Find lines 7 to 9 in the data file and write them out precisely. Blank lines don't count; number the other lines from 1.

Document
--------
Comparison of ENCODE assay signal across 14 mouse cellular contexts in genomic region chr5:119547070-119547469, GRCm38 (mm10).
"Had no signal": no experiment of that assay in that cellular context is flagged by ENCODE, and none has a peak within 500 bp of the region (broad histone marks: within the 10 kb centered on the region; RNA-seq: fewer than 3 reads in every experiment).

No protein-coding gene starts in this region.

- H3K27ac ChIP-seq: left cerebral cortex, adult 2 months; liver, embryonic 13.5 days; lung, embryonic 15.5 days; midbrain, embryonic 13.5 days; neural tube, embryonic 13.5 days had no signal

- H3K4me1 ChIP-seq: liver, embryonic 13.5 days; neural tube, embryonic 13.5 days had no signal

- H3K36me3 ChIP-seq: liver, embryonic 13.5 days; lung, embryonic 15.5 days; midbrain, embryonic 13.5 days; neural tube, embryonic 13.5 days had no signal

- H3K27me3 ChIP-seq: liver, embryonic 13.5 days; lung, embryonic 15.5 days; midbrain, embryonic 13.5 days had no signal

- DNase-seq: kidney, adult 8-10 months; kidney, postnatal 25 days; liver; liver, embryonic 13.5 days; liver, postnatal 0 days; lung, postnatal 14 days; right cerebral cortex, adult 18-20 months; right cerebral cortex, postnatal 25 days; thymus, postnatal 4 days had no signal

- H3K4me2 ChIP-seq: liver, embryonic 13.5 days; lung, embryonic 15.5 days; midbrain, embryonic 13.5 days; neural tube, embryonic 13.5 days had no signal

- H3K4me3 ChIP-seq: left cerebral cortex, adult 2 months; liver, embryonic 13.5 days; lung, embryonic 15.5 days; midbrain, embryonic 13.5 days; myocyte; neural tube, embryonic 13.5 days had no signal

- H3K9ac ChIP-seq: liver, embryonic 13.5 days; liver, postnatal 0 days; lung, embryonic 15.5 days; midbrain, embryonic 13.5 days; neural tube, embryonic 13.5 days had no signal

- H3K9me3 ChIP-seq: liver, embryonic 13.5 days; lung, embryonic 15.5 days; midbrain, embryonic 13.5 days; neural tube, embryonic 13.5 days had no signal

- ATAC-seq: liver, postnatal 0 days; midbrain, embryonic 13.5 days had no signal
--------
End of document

- H3K27me3 ChIP-seq: liver, embryonic 13.5 days; lung, embryonic 15.5 days; midbrain, embryonic 13.5 days had no signal

- DNase-seq: kidney, adult 8-10 months; kidney, postnatal 25 days; liver; liver, embryonic 13.5 days; liver, postnatal 0 days; lung, postnatal 14 days; right cerebral cortex, adult 18-20 months; right cerebral cortex, postnatal 25 days; thymus, postnatal 4 days had no signal

- H3K4me2 ChIP-seq: liver, embryonic 13.5 days; lung, embryonic 15.5 days; midbrain, embryonic 13.5 days; neural tube, embryonic 13.5 days had no signal